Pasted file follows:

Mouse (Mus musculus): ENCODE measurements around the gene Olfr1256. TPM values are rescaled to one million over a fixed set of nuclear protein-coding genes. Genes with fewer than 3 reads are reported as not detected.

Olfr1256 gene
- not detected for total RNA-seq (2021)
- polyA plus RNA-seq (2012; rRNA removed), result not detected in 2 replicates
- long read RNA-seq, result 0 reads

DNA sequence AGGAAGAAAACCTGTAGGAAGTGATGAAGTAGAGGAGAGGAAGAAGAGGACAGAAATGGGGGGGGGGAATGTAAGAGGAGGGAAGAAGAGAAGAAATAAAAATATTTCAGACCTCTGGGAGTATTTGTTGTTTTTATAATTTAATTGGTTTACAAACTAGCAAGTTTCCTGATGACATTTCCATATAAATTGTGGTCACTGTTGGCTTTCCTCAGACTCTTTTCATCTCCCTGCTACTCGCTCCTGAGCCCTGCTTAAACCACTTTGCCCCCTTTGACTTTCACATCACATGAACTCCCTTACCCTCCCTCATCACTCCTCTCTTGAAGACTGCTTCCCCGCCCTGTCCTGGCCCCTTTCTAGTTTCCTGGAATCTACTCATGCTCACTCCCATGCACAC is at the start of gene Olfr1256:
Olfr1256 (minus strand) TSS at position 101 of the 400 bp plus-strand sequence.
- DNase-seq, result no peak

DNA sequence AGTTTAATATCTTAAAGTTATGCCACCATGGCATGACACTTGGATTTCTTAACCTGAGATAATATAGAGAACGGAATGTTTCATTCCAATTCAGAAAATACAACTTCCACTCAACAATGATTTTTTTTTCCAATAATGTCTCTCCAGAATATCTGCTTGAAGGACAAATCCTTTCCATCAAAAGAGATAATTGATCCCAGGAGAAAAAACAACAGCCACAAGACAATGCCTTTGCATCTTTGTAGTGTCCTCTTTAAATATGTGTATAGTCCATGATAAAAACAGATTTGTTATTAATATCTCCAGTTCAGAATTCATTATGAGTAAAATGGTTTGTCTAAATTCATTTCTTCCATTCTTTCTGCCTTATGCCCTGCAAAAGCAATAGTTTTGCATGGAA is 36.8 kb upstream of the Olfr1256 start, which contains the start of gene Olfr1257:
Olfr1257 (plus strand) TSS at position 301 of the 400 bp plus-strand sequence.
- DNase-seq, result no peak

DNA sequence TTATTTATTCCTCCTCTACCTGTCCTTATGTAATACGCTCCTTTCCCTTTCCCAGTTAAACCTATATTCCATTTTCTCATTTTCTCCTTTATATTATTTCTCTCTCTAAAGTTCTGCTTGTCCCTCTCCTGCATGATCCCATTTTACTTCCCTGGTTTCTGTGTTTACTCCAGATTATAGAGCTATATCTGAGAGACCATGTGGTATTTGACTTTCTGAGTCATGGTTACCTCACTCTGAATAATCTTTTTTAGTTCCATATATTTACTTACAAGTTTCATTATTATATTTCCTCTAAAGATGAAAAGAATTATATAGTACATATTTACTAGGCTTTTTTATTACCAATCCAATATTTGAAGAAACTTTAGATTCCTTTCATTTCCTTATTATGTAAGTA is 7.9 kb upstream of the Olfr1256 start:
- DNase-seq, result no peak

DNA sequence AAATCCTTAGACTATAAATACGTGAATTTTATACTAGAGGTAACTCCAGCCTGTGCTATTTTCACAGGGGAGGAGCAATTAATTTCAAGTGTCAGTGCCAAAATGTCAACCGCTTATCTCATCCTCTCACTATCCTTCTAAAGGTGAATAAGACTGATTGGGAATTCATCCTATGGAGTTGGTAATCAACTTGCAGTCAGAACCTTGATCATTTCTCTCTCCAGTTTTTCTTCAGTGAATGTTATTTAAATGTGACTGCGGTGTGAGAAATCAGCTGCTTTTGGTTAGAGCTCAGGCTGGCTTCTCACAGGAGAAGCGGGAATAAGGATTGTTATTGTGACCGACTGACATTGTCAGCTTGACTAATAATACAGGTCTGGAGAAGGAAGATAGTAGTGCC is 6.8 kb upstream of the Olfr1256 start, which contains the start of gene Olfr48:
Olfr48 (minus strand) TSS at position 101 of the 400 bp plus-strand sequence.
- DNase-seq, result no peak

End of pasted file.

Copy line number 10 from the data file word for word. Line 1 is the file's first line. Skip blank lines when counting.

Olfr1257 (plus strand) TSS at position 301 of the 400 bp plus-strand sequence.